Fileless ransomware, as per a recent report, is an emerging threat for businesses in the U.S.
A new report by Malwarebytes, which is titled “Under the Radar: The Future of Undetected Malware”, points out that a new class of malware has now risen to prominence- under-the-radar malware. The report states, “This difficult-to-remediate group of threats is growing in sophistication and frequency, a cause for concern for businesses today and in the future…These sophisticated attacks avoid detection and maintain persistence by borrowing the propagation and anti-forensic techniques seen in the complex nation-state attacks of the past”.
The report then says, “Of these attacks, foremost in volume today are fileless attacks and compromises”.
The Malwarebytes report examines four fileless attacks that have been posing grave threats to businesses across the U.S throughout 2018. This includes the Sorebrect fileless ransomware threat which has been detected in the U.S in 2018 and which could continue to cause trouble in 2019 as well.
The four fileless attacks discussed in the Malwarebytes report are Emotet, TrickBot, SamSam and Sorebrect.
Discussing Sorebrect, the report points out that this fileless malware, which was first seen in Middle Eastern countries in 2017 and which primarily attacked organizations in the manufacturing industry, made its way to the U.S in 2018. This fileless ransomware was discovered in several states across the U.S. The report says, “Within the 50 states, Missouri leads the pack for Sorebrect detections, followed by Tennessee, again compromising those outside states with the largest populations or traditional technology centers”.
Sorebrect, which combines traditional ransom functionality with fileless tactics, targets network shares as well. “When you combine that traditional ransom functionality with the fileless tactics of tomorrow, you’ve got a threat that is impossible to stop if you do not have a solution monitoring process memory and using behavioral identification and detection”, reads the Malwarebytes report.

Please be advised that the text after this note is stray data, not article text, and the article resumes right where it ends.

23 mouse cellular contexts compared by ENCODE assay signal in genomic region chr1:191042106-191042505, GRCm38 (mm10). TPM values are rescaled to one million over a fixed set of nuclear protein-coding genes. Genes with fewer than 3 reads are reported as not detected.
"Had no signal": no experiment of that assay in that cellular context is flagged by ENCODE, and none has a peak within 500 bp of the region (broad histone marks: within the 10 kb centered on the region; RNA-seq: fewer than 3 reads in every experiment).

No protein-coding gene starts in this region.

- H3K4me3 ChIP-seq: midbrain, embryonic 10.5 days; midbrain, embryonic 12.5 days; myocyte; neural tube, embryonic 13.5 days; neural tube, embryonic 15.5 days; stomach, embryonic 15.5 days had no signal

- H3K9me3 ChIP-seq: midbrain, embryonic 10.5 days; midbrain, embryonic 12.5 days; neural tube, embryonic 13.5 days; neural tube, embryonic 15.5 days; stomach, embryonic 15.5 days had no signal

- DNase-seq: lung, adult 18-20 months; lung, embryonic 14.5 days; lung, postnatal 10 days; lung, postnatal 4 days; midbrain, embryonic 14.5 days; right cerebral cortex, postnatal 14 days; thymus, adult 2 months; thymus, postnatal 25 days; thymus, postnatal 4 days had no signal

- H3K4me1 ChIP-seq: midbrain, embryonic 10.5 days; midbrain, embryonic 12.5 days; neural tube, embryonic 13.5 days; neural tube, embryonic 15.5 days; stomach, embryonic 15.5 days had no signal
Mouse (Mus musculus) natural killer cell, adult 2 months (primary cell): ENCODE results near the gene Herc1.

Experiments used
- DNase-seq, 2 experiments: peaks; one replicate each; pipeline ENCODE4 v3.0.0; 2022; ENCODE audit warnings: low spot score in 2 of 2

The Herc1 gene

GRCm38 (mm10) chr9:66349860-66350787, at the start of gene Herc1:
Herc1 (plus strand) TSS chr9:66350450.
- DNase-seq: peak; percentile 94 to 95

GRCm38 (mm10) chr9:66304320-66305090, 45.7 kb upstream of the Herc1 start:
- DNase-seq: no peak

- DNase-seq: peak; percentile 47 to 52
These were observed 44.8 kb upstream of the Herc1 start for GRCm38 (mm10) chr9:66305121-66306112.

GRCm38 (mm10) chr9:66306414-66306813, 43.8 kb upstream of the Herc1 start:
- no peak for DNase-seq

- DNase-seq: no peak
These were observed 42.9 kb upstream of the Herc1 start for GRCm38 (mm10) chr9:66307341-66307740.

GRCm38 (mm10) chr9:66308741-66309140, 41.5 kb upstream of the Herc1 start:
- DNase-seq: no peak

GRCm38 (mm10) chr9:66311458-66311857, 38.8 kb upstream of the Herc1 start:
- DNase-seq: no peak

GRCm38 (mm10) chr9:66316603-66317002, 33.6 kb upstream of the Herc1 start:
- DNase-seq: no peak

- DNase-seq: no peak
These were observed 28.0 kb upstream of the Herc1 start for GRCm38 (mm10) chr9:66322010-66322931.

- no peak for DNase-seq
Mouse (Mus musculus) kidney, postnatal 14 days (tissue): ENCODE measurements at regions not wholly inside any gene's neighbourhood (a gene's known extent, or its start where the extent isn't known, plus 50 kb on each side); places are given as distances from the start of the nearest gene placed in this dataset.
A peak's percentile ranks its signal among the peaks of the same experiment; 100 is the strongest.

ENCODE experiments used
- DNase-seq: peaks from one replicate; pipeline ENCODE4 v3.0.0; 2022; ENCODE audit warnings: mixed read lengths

The report further notes, “Lucky for us, this threat hasn’t had a great spread and we haven’t observed any copycats of this functionality making big splashes, yet. However, it’s just a matter of time before somebody perfects this infection method and using the computer becomes a bigger risk”.
Sorebrect poses great risks as it doesn’t need a human to launch it. Though there’s not much clarity regarding its delivery mechanism, it’s believed that Sorebrect is partially spread through exploit kits and malicious spam campaigns. Expert opinion is that this ransomware, which is a new evolution, is almost guaranteed to be copied in the near future itself and hence would very soon end up being a big threat to businesses.
The report, authored by Adam Kujawa, Director of Malwarebytes Labs, also points out that Malwarebytes had detected and removed over 1.5 million Emotet infections between January and September 2018. Though the U.S has more Emoted detections than any other part of the world, there has been an increase in activity reported from other countries like the UK, Canada, Philippines and Germany.
It has also been noted that in the U.S, the Emotet infections seemed to be fairly spread across the states, unlike other families. The report explains, “Texas being number one for Emotet detections in 2018 makes a lot of sense. As it is a very large state with a large population and numerous intelligence gathering and analysis locations throughout the state (government-sponsored) – including multiple military bases and a technology hub in Austin… Like Texas, Emotet has been heavily detected in Oklahoma and North Carolina and other states to a lesser extent”.
TrickBot and SamSam infections too have been discussed in detail in the report.
The Malwarebytes report points out that fileless attacks have been highly successful since most security solutions today are designed to detect file-based malware. The traditional security solutions are not designed to detect and remove malware that resides in the system memory rather than on the disk. The report observes, “This growing gap in protection has led to a tremendous increase in attacks, compromises, and resulting data theft from fileless attacks. In fact, fileless malware attacks are estimated to account for 35 percent of all attacks in 2018, and they’re almost 10 times more likely to succeed than file-based attacks, according to a recent Ponemon Institute report”.